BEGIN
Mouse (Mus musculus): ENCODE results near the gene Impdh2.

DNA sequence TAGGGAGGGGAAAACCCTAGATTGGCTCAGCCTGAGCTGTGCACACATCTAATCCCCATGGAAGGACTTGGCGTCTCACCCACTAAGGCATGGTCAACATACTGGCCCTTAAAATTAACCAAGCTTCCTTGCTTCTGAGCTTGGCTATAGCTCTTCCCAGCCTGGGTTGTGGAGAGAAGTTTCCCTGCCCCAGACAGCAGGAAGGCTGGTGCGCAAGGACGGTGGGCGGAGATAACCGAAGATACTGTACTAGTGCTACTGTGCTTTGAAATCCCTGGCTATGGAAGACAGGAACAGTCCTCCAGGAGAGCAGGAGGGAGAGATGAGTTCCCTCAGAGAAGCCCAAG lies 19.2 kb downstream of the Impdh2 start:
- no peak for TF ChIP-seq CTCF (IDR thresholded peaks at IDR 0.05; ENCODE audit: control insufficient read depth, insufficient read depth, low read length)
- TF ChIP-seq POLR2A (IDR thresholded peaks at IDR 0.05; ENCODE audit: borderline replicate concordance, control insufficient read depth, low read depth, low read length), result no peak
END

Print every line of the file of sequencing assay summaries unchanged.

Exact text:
Mouse (Mus musculus): ENCODE results near the gene Impdh2.

DNA sequence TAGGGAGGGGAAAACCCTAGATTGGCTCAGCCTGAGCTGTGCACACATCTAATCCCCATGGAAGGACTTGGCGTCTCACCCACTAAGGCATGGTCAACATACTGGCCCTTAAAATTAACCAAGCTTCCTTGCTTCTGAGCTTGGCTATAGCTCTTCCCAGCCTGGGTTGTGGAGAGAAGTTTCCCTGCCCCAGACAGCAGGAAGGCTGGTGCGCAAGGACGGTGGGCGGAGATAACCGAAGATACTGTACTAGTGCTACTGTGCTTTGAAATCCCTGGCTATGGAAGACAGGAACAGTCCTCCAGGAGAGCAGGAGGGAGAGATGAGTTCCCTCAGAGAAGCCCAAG lies 19.2 kb downstream of the Impdh2 start:
- no peak for TF ChIP-seq CTCF (IDR thresholded peaks at IDR 0.05; ENCODE audit: control insufficient read depth, insufficient read depth, low read length)
- TF ChIP-seq POLR2A (IDR thresholded peaks at IDR 0.05; ENCODE audit: borderline replicate concordance, control insufficient read depth, low read depth, low read length), result no peak